DUBAI // Parents are being offered free advice by a nursery on keeping children safe in cars in an attempt to boost the number of people using child seats.
Tips on how to correctly install child seats will be offered as part of a safety week at the Blossom Nursery in Umm Al Sheif.
The Government has been discussing legislation for mandatory child-safety measures in cars since 2008, but a federal law has yet to be finalised.
Chantal Ariens, the nursery’s director of business development, is hosting the free car-seat safety workshop at Blossom Burj nursery, near Al Wasl Road, on Thursday, from 8am to 11am.
“We see some parents still dropping off children without any form of seatbelt. It scares the hell out of me,” she said.
“The majority are putting their children in car seats, but there are plenty who don’t. We want to help by educating parents.”
The nursery hopes all parents will sign a pledge to not drop off children without putting them into a child seat.
Experts believe that legislation on the matter will help the UAE to achieve its target figure of three road fatalities per 100,000 residents, as set out by the Government under Vision 2021. That is half the current road fatality figure, according to the Ministry of Interior.
Thomas Edelmann, from Road Safety UAE, said the correct use of child seats could reduce the likelihood of car-accident deaths by 70 per cent for infants, and by between 54 and 80 per cent for young children.
“In a crash at 50kph, an unrestrained child would be thrown forward with a force comparable to falling from a three-storey building,” he said.
“Car seats are designed to withstand the forces of a crash and protect a child from being ejected in an accident.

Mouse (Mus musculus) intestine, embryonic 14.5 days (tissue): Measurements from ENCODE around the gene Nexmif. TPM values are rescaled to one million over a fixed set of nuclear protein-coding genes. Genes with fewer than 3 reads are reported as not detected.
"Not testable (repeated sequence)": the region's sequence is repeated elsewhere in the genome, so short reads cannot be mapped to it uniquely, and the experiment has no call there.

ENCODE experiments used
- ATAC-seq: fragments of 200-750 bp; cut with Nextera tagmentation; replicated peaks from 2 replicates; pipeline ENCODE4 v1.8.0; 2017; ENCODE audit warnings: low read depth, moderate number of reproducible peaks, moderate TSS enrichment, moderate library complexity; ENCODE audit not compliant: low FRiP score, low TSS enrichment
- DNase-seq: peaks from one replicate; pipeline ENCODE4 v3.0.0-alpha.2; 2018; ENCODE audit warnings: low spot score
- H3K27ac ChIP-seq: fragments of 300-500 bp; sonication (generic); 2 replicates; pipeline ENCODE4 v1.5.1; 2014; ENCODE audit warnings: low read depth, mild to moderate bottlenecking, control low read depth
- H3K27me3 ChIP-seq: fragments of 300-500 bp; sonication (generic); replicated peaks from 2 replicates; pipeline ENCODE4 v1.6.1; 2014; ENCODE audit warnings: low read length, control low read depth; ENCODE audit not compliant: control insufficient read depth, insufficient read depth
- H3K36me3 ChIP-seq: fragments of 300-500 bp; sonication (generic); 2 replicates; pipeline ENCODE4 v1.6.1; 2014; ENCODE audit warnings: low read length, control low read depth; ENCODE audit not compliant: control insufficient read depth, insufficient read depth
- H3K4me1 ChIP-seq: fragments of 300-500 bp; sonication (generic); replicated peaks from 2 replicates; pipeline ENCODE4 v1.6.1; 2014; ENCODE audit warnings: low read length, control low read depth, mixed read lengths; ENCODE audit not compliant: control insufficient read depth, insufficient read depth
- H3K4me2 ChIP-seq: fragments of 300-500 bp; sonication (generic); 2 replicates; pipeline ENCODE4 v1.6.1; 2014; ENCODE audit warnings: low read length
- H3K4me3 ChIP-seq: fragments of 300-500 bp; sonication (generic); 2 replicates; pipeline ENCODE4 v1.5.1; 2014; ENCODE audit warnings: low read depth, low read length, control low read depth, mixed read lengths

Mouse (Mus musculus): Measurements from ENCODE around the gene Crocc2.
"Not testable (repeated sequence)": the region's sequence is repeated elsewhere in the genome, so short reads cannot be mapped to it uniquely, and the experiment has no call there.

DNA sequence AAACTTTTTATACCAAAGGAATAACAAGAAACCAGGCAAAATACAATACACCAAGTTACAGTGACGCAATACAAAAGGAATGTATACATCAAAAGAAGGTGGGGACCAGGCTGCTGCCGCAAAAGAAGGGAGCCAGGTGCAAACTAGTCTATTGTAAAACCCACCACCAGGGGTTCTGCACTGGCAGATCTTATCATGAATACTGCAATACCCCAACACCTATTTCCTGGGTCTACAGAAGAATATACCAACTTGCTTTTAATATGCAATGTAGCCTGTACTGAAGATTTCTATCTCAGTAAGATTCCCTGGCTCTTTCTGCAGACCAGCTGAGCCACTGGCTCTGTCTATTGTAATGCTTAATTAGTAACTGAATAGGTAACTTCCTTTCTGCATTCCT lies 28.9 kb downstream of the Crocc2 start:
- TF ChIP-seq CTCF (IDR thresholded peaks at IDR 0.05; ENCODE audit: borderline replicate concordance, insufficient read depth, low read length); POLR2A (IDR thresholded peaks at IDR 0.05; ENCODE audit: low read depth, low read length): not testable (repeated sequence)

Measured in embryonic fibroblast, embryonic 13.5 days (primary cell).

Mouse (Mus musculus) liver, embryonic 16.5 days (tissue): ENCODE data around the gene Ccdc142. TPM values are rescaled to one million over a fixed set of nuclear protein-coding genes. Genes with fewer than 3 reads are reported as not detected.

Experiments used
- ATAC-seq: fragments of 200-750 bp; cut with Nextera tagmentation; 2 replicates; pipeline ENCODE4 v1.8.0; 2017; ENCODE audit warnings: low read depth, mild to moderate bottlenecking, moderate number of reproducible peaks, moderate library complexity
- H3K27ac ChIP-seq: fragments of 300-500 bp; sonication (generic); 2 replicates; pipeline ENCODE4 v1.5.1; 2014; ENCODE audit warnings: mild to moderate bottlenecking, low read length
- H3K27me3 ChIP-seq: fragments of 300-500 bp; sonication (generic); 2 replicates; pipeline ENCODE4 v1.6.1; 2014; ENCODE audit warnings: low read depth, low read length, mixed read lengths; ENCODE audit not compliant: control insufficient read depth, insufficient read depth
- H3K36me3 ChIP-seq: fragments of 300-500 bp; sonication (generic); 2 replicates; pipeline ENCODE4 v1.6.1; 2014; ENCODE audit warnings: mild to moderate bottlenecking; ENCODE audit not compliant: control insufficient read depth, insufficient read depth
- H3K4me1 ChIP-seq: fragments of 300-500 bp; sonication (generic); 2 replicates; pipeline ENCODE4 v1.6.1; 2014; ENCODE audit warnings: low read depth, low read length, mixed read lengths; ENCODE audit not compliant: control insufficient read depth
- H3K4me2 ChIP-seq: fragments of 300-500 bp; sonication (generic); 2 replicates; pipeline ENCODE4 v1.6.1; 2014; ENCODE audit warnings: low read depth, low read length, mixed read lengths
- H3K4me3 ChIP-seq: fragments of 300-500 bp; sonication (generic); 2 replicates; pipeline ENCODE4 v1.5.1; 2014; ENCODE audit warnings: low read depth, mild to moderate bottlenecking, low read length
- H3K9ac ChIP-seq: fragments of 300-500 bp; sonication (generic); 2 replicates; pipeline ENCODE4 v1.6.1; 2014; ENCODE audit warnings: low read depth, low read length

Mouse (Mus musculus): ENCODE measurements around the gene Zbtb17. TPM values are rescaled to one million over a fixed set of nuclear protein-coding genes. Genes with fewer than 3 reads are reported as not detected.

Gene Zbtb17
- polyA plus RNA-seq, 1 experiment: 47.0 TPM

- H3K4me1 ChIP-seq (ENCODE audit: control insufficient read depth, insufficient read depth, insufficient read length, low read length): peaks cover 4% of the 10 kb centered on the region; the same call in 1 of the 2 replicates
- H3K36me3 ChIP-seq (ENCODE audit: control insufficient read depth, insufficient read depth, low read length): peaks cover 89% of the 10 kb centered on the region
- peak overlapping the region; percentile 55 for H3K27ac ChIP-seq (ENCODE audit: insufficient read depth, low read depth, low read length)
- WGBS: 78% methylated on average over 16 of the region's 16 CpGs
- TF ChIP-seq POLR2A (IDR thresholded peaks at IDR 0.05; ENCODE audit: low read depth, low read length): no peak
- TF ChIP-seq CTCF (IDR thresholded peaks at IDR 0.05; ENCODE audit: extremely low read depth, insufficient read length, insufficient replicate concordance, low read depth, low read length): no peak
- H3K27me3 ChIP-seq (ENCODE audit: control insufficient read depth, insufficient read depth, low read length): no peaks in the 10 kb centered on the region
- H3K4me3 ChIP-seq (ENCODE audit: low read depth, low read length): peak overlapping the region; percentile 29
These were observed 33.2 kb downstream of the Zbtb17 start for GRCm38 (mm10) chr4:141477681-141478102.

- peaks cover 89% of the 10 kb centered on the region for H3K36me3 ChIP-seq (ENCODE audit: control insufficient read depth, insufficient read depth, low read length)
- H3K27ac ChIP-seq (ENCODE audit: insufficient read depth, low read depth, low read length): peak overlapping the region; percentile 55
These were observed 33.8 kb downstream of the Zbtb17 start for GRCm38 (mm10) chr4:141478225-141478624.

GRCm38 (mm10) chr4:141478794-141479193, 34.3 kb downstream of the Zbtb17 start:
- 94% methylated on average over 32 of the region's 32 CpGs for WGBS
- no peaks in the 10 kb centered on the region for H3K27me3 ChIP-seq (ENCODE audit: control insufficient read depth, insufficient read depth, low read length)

“Without a proper child seat, sudden braking or a collision could result in a child being thrown around and out of the car.”
A survey by UAE University in 2014 found the belief that children were safer in their mother’s arms to be a common misconception, while the perceived inconvenience of using safety seats meant that only one in five parents used them for infants.
Even when children were placed in child seats, many parents did not use them correctly, researchers found.
Only one in five parents always uses a safety seat for children under two, while four in 10 parents never use a child seat for children between the ages of two and four, the survey found.
Embarrassment, fatalism and a lack of understanding about the function of a child seat are some of the reasons given for not using them, according to focus groups organised as part of the study.
“Education, legislation and active enforcement are essential to counter these wrong beliefs.
“Workshops or road-safety days like this one, which educate parents, as well as instilling the right habits in children as young as possible are very important,” Mr Edelmann said.
Source: uae news